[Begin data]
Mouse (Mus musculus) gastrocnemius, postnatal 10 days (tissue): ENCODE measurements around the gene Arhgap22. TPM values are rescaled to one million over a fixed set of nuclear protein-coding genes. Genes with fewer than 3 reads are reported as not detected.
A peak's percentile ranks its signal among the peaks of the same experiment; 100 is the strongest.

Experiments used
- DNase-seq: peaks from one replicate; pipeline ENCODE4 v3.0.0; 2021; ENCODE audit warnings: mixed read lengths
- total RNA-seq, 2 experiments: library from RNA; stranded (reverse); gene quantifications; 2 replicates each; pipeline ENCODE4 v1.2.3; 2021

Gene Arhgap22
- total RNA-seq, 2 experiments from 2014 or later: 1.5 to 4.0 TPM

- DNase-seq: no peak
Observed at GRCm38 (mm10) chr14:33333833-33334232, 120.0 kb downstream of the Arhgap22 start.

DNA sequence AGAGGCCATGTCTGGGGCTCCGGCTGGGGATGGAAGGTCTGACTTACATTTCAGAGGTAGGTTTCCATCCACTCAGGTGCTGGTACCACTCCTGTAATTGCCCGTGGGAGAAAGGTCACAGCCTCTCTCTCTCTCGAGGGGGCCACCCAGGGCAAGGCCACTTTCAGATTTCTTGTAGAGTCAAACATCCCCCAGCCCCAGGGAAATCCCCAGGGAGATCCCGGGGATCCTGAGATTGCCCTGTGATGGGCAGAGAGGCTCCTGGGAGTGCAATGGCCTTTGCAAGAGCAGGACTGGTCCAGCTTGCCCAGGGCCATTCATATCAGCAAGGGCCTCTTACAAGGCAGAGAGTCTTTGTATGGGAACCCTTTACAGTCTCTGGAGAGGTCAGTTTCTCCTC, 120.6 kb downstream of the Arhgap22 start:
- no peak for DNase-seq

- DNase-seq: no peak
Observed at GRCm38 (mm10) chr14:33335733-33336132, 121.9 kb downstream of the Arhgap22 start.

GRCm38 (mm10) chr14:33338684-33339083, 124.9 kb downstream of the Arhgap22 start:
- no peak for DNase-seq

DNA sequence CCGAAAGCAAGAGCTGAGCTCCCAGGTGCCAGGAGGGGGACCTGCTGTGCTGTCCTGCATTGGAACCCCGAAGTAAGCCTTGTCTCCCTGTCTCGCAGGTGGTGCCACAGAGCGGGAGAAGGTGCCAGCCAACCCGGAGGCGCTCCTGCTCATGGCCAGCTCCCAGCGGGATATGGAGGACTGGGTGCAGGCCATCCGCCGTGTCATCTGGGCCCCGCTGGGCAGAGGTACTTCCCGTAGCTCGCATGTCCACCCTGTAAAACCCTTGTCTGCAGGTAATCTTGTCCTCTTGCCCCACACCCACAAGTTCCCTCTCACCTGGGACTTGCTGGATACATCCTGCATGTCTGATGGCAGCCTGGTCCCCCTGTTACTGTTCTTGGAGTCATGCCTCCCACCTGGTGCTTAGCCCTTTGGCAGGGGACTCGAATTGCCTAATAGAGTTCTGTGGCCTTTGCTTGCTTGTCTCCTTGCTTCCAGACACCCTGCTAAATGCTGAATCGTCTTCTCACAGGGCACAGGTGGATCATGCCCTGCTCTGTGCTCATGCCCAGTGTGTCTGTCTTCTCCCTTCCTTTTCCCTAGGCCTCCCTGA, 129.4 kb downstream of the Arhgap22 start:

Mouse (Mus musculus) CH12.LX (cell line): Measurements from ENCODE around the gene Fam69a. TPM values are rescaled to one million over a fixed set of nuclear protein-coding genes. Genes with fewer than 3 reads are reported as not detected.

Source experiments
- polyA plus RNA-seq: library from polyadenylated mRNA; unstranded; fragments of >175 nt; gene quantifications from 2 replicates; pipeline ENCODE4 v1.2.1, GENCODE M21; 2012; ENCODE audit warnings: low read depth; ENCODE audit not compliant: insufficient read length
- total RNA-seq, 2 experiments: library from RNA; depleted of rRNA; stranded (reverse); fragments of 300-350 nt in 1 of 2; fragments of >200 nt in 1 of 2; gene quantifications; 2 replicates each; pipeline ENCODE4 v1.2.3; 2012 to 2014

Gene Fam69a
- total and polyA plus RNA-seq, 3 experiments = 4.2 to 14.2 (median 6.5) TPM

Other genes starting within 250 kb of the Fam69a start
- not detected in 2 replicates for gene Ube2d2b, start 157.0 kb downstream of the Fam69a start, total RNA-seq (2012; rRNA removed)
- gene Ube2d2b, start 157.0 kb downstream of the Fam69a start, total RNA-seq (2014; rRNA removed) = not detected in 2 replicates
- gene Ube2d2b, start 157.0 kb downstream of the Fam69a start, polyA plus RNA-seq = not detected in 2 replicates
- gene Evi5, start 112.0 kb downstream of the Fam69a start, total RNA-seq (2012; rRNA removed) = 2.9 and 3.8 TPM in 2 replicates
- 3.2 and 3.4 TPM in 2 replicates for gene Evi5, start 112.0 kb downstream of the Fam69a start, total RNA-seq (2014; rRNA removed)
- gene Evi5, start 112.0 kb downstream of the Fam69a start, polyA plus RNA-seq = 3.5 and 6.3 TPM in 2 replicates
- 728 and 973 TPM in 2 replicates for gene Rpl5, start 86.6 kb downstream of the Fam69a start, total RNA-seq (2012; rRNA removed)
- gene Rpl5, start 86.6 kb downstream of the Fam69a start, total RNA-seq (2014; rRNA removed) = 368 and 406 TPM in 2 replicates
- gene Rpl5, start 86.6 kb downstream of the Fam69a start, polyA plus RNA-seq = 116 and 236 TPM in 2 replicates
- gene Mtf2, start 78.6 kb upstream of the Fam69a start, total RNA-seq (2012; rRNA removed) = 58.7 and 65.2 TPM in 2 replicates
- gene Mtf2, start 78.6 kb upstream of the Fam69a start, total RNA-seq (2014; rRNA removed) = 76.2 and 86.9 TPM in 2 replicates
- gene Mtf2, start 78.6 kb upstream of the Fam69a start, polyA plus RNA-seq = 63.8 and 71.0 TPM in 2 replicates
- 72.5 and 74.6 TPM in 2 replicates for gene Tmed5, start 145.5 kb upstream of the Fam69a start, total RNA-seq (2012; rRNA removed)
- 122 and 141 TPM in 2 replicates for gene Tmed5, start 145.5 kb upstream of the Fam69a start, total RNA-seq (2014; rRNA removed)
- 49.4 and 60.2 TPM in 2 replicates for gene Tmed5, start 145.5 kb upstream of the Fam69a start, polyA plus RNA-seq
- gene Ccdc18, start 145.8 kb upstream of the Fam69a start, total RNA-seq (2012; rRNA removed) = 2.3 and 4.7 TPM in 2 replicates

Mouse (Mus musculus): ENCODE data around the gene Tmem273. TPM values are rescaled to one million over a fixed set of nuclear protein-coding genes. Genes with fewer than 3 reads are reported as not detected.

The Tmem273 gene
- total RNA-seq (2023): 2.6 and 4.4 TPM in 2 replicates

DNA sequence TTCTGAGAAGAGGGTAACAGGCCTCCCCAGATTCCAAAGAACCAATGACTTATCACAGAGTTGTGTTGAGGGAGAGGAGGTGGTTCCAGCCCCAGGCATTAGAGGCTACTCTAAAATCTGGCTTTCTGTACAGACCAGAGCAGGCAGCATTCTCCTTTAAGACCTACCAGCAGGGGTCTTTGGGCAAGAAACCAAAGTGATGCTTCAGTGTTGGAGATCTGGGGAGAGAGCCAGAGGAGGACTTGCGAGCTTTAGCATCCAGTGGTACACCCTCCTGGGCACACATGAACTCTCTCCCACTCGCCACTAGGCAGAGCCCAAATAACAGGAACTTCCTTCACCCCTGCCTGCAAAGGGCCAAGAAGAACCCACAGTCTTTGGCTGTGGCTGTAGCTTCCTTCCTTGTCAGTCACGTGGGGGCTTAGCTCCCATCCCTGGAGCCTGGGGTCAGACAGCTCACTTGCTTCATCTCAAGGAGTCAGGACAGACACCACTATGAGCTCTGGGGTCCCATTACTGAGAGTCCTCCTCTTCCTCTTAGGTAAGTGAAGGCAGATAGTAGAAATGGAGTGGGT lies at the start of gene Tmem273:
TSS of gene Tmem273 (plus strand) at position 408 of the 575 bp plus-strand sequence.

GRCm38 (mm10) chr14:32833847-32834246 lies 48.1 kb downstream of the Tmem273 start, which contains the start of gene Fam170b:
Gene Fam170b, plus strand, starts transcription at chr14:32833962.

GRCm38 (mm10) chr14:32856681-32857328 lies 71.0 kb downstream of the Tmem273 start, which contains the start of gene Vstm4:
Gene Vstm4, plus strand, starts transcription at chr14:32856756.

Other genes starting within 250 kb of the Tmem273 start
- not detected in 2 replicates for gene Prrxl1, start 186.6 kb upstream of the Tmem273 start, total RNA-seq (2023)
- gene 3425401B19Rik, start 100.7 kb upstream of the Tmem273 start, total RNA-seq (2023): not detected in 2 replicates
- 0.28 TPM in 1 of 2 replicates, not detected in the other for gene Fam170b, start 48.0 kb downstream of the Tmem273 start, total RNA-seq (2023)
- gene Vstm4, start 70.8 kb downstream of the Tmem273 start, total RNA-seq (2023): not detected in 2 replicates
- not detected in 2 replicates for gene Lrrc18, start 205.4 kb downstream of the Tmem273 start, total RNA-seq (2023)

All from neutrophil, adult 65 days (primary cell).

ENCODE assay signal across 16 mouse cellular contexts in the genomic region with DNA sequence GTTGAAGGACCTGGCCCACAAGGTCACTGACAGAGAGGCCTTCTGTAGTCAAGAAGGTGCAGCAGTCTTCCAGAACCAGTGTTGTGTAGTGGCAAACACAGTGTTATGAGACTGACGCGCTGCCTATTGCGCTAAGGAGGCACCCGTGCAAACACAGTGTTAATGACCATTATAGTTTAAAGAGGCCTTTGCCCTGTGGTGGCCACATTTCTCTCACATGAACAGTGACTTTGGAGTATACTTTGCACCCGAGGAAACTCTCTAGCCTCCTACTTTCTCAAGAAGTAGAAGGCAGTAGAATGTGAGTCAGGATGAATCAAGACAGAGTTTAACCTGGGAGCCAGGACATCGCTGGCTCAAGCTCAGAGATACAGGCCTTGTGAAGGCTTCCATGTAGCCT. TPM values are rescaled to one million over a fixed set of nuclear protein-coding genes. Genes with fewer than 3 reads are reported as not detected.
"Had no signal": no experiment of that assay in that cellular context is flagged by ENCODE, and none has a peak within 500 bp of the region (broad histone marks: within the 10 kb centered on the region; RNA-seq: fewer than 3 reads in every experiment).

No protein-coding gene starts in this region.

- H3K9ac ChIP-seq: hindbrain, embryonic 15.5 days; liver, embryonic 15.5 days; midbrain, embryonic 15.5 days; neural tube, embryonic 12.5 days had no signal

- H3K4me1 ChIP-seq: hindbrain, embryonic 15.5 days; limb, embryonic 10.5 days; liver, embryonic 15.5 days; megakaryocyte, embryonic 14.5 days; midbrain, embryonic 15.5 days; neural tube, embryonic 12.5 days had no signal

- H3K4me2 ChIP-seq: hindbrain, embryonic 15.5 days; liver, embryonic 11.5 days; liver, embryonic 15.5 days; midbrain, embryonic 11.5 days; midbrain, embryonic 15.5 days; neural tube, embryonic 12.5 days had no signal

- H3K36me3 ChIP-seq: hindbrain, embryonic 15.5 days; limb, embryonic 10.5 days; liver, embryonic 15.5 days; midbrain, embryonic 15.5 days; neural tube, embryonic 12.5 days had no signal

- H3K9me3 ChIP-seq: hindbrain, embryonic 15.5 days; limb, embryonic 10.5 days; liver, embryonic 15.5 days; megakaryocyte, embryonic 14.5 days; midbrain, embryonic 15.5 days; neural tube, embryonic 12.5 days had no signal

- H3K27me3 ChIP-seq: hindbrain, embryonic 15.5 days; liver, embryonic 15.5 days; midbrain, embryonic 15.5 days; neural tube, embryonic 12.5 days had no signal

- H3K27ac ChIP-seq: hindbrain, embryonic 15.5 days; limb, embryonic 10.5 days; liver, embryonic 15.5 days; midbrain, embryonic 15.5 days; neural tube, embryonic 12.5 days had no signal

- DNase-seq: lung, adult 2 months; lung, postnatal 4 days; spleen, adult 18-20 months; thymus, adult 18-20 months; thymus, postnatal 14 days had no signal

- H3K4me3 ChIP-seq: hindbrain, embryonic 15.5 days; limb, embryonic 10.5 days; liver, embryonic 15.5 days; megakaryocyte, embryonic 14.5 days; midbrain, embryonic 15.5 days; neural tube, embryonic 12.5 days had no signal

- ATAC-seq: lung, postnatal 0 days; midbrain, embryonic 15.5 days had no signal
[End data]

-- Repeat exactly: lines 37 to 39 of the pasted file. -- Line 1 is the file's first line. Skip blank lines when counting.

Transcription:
- 122 and 141 TPM in 2 replicates for gene Tmed5, start 145.5 kb upstream of the Fam69a start, total RNA-seq (2014; rRNA removed)
- 49.4 and 60.2 TPM in 2 replicates for gene Tmed5, start 145.5 kb upstream of the Fam69a start, polyA plus RNA-seq
- gene Ccdc18, start 145.8 kb upstream of the Fam69a start, total RNA-seq (2012; rRNA removed) = 2.3 and 4.7 TPM in 2 replicates